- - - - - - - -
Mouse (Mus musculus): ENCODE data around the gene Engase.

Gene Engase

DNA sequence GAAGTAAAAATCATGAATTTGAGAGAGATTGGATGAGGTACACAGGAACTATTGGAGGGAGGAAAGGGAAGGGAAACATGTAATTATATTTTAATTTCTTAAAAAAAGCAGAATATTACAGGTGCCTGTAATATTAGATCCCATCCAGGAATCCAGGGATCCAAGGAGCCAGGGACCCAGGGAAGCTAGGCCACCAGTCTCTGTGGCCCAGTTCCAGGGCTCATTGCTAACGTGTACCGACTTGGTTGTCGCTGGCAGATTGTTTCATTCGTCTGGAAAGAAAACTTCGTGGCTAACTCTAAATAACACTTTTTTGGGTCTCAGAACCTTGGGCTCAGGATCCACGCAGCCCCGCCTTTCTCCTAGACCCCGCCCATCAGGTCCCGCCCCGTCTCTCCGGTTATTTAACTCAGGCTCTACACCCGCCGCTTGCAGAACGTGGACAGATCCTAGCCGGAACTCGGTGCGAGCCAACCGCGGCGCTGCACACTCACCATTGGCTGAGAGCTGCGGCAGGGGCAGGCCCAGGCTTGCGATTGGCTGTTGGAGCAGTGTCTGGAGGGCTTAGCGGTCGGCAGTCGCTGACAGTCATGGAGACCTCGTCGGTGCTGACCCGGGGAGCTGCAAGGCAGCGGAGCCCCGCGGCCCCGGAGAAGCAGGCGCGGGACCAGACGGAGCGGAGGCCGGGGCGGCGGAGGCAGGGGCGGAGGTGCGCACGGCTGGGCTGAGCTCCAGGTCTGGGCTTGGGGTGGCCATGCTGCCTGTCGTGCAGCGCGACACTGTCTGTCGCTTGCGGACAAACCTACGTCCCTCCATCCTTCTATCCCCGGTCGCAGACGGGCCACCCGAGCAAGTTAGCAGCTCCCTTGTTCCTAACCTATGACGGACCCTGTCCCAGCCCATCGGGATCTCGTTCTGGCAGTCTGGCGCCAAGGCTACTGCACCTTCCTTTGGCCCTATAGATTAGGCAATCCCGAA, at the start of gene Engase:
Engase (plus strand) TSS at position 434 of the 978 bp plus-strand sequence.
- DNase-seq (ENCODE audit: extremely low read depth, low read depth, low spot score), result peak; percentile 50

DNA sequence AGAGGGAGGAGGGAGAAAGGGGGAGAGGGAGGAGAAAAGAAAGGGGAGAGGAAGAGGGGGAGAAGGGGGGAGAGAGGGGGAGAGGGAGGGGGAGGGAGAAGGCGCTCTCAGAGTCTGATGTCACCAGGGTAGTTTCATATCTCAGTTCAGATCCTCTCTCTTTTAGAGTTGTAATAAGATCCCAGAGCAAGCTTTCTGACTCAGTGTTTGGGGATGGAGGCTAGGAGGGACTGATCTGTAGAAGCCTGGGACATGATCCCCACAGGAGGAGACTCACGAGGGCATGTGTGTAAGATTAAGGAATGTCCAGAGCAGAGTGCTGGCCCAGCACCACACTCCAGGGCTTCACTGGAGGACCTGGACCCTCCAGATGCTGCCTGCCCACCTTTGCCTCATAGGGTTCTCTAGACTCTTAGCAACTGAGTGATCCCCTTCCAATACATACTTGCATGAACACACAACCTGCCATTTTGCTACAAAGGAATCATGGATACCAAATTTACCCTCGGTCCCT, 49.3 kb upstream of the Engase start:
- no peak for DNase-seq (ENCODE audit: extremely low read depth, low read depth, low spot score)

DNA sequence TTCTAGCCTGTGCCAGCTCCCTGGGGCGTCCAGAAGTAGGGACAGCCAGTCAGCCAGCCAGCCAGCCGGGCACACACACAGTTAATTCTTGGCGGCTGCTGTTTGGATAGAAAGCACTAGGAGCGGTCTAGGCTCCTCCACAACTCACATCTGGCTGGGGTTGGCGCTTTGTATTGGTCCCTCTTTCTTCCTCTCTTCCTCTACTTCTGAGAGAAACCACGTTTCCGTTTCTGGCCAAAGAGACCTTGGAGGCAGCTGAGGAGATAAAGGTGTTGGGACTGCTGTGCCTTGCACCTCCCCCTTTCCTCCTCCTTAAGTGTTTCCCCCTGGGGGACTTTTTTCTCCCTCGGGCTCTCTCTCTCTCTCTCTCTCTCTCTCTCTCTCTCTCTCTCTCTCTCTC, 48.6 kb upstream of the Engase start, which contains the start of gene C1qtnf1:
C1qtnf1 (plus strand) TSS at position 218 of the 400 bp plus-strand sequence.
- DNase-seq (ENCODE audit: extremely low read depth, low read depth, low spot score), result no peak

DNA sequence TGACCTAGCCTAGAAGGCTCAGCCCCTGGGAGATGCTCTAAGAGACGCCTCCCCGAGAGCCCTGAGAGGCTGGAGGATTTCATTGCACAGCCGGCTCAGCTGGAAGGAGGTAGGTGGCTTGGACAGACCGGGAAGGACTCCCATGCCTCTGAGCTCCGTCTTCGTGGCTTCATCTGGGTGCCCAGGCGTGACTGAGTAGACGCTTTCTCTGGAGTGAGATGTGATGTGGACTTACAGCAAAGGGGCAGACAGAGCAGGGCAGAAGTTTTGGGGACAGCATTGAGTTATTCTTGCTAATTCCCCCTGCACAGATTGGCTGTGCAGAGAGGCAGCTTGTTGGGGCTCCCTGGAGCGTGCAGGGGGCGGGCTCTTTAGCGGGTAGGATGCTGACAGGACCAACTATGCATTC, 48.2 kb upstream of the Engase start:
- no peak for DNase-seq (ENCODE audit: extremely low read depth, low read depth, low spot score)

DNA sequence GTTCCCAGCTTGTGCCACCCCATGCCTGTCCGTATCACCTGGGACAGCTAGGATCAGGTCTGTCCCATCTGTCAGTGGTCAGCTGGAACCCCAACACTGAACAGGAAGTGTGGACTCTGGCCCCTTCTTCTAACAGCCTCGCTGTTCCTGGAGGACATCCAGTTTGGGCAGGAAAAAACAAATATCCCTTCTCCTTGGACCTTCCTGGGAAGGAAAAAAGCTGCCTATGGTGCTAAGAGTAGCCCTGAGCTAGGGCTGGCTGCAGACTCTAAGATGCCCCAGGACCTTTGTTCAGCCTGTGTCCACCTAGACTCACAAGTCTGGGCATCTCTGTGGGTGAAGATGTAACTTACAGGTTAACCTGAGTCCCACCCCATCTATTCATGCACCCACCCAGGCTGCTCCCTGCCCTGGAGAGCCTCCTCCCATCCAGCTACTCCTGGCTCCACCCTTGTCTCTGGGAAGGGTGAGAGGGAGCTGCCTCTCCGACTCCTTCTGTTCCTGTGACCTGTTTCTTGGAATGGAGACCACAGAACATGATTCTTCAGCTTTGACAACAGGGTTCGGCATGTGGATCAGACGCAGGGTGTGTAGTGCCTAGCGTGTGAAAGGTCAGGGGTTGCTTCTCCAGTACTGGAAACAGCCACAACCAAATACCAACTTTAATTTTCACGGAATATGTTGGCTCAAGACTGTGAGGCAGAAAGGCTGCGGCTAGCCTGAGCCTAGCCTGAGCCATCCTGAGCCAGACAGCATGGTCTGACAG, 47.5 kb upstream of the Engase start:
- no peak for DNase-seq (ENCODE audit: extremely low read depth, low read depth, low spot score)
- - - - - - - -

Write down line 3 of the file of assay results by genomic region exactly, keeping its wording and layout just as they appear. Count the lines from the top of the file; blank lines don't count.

DNA sequence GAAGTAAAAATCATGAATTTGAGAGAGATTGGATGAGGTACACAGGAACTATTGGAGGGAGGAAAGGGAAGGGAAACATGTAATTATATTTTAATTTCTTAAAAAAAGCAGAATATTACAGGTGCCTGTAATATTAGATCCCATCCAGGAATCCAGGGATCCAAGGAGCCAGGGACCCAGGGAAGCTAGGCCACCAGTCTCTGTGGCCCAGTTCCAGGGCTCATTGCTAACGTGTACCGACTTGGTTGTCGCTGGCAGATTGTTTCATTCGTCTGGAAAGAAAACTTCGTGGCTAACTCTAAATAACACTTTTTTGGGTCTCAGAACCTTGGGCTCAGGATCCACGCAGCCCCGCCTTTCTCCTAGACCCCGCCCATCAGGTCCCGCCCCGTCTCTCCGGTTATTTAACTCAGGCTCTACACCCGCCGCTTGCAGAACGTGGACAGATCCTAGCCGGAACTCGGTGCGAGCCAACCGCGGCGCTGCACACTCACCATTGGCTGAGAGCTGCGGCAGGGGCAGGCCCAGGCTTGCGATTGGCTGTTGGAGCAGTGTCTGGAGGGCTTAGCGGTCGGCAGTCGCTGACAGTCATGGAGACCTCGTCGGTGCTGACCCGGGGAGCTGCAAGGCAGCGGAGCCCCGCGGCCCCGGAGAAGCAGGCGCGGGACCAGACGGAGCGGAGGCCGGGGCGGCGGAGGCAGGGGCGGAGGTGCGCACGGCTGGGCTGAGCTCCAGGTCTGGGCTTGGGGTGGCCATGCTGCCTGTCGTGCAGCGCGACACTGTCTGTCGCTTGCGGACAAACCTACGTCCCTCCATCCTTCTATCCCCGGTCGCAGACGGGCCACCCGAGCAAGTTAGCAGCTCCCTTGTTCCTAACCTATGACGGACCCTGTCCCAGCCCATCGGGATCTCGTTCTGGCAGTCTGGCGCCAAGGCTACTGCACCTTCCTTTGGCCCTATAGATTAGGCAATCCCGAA, at the start of gene Engase: